Sources for locating data related to substance abuse prevention, suicide prevention, or mental health promotion are found below. Sources include specific federal or state government agencies or specific dataset websites. Some of the sources below were used to import data into our interactive dashboards while others are additional sources that have not been used to build any dashboards.
Alcohol-Related Disease Impact
The Alcohol-Related Disease Impact Application (ARDI) is an online software developed by the CDC for state epidemiologists. ARDI allows epidemiologists to track and calculate alcohol attributable morbidity and mortality, years of potential life lost due to alcohol, and the subsequent direct/indirect health costs for their individual state. ARDI also captures the demographic variables age and gender.
Behavioral Risk Factor Surveillance System
The Behavioral Risk Factor Surveillance System (BRFSS) is a national landline and cell phone-based survey collected monthly through state health departments. The data collected by BRFSS includes a variety of behavioral health risk factors including substance use and abuse, diet, physical activity, driver safety, vaccinations, disease screenings, physical injuries, and many more. In Georgia, BRFSS collects both state level data and data for three metropolitan and micropolitan statistical areas (MMSA).
Fatality Analysis Reporting System
The FARS is a nationwide census of annual data regarding fatal injuries suffered in motor vehicle traffic crashes. It is a public service of the National Highway Traffic Safety Administration. In order for a crash to be included in FARS, a crash must result in the death of the motorist or non-motorist within 30 days of the crash. Crash data is retrieved from a variety of state documents, including but not limited to police accident reports, death certificates, state registration files, and coroner/medical examiner's reports.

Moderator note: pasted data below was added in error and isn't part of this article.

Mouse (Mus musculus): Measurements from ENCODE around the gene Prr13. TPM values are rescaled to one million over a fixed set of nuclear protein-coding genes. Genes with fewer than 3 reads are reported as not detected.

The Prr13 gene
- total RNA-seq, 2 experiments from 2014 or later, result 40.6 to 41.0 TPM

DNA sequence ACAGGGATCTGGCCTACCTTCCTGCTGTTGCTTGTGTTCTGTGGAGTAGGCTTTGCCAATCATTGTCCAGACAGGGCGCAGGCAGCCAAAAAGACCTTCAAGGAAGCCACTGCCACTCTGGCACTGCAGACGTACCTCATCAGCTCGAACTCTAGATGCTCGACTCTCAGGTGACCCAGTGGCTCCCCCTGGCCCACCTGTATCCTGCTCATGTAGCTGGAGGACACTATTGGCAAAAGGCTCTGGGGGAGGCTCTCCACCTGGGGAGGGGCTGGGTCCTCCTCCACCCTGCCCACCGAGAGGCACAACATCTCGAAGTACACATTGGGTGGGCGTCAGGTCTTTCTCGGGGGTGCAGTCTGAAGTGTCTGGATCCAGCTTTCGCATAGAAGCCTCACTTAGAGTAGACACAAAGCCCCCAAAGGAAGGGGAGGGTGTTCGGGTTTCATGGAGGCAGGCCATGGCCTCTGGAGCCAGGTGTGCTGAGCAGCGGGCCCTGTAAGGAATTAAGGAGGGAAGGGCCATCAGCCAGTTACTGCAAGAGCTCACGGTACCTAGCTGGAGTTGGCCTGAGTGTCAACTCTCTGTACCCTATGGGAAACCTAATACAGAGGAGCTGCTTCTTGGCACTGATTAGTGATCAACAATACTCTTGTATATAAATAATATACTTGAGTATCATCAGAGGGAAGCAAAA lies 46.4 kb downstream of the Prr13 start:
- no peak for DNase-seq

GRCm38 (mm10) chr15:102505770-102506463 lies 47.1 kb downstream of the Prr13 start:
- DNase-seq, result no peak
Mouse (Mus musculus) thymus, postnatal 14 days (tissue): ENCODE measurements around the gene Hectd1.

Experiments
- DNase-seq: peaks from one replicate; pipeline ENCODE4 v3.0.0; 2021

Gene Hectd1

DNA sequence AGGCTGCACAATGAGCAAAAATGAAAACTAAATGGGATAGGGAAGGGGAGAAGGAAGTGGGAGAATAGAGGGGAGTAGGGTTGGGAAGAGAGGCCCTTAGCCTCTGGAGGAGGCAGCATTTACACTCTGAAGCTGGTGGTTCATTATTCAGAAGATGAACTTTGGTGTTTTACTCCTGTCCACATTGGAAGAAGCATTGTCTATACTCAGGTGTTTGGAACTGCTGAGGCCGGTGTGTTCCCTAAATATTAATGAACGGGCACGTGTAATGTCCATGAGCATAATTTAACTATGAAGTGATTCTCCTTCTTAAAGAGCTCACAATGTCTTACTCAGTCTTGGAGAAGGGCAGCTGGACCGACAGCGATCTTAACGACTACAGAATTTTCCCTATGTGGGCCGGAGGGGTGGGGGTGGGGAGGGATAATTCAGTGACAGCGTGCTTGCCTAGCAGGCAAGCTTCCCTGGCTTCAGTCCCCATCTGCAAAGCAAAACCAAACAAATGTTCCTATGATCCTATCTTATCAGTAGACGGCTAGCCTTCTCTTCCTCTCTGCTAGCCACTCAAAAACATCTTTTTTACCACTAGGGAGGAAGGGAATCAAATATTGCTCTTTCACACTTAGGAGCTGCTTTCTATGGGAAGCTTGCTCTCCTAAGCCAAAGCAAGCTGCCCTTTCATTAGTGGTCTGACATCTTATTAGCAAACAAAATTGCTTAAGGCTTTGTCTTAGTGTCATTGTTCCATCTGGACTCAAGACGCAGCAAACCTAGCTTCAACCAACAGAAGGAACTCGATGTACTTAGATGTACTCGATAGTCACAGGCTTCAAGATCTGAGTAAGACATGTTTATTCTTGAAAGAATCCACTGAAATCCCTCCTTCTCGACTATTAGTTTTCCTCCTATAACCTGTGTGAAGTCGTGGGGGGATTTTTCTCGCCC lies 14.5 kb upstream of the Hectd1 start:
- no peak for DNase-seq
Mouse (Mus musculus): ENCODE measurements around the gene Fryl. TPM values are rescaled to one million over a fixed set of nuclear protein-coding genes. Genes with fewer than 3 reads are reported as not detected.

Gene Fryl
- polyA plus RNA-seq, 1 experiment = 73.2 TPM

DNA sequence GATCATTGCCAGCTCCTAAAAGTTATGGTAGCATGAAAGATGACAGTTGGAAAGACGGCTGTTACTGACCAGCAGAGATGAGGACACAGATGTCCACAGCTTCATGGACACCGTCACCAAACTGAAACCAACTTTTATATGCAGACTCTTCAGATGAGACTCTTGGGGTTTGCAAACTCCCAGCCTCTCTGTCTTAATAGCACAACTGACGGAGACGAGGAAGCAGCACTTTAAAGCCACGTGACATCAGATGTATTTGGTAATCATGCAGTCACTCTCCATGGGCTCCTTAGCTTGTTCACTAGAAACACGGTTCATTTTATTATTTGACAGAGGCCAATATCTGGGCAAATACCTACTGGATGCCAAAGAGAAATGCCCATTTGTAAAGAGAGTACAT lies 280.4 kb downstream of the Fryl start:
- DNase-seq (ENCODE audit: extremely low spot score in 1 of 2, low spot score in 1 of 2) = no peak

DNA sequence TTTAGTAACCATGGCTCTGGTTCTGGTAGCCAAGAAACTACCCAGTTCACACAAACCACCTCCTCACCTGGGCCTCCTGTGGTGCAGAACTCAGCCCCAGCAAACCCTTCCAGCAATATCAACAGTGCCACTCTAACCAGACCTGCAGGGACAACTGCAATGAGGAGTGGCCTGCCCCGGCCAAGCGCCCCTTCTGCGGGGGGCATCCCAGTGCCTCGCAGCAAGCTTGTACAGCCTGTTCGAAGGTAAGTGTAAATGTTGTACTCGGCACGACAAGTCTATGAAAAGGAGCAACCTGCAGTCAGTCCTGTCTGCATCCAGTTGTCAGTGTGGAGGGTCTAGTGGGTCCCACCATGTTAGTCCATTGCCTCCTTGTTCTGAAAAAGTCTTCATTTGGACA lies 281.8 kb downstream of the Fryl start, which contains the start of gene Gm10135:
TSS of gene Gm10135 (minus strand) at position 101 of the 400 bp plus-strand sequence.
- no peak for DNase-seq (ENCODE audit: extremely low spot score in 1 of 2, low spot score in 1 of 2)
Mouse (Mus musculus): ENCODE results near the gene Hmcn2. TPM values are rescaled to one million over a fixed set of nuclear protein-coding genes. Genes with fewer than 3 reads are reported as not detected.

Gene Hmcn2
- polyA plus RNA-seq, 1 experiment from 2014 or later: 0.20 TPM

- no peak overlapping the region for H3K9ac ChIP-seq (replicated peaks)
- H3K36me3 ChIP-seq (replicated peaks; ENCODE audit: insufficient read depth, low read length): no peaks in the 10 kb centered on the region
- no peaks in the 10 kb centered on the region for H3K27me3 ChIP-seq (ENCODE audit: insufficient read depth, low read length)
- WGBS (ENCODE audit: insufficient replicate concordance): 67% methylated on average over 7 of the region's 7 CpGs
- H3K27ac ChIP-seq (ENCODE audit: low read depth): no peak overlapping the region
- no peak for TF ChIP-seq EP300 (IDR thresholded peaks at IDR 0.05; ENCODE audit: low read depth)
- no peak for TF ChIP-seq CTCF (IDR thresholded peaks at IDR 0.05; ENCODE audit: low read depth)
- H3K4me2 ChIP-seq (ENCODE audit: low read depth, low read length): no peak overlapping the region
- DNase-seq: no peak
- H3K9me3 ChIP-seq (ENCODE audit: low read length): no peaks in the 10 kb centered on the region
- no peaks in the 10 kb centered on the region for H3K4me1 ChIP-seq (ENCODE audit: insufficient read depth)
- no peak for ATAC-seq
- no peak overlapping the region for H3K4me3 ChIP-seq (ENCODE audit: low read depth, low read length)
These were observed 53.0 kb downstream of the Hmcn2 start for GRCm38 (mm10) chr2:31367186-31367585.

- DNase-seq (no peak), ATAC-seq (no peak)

More information on the FARS, including the online query system can be found here: http://www.nhtsa.gov/FARS
National Highway Traffic Safety Administration. Fatality Analysis Reporting System, Georgia (1994-2019). Available at http://www.nhtsa.gov/FARS
GBI Medical Examiner's Office
The Medical Examiner's Office of the GBI provides complete forensic pathology services 155 of Georgia's 159 counties in deaths which qualify as coroner cases under the Georgia Death Investigation Act. The Chief Medical Examiner for the state of Georgia oversees the GBI's medical examiner program and also establishes policies and guidelines for all Georgia coroners and local medical examiners. Death cases are reported to the Medical Examiner's Office by coroners, deputy coroners, and law enforcement.
There are some limitations to this data. There are four metropolitan counties that report to a local medical examiner's office and therefore, are not included in this data set: Cobb, DeKalb, Fulton, and Gwinnett counties.
More information about the Medical Examiner's Office can be found here: https://dofs-gbi.georgia.gov/departments/medical-examiners-office
Georgia Bureau of Investigation. (2021). GBI Medical Examiner's Office coroner cases 2010-2019. Available from https://dofs-gbi.georgia.gov/departments/medical-examiners-office
Georgia Bureau of Investigation
The Georgia Bureau of Investigation (GBI) is tasked with providing quality investigative, scientific, and information services and resources to the criminal justice community and others as authorized by law, for the purpose of maintaining law and order as well as protecting life and property.